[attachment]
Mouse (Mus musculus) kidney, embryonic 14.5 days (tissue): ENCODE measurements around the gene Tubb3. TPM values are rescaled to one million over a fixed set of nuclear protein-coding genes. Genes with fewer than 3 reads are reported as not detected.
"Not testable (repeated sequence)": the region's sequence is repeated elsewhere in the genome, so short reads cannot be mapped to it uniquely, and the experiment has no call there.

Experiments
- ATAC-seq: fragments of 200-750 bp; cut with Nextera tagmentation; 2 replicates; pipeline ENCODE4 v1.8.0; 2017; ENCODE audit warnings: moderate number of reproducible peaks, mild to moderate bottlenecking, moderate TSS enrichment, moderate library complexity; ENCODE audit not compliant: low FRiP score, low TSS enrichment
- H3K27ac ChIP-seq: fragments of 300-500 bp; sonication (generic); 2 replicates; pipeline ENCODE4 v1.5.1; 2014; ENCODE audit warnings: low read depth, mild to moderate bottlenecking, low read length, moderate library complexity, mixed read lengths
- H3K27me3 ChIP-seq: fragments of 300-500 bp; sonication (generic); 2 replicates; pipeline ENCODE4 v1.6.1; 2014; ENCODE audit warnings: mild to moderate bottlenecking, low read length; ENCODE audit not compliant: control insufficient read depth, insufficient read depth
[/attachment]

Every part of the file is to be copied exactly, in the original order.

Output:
Mouse (Mus musculus) kidney, embryonic 14.5 days (tissue): ENCODE measurements around the gene Tubb3. TPM values are rescaled to one million over a fixed set of nuclear protein-coding genes. Genes with fewer than 3 reads are reported as not detected.
"Not testable (repeated sequence)": the region's sequence is repeated elsewhere in the genome, so short reads cannot be mapped to it uniquely, and the experiment has no call there.

Experiments
- ATAC-seq: fragments of 200-750 bp; cut with Nextera tagmentation; 2 replicates; pipeline ENCODE4 v1.8.0; 2017; ENCODE audit warnings: moderate number of reproducible peaks, mild to moderate bottlenecking, moderate TSS enrichment, moderate library complexity; ENCODE audit not compliant: low FRiP score, low TSS enrichment
- H3K27ac ChIP-seq: fragments of 300-500 bp; sonication (generic); 2 replicates; pipeline ENCODE4 v1.5.1; 2014; ENCODE audit warnings: low read depth, mild to moderate bottlenecking, low read length, moderate library complexity, mixed read lengths
- H3K27me3 ChIP-seq: fragments of 300-500 bp; sonication (generic); 2 replicates; pipeline ENCODE4 v1.6.1; 2014; ENCODE audit warnings: mild to moderate bottlenecking, low read length; ENCODE audit not compliant: control insufficient read depth, insufficient read depth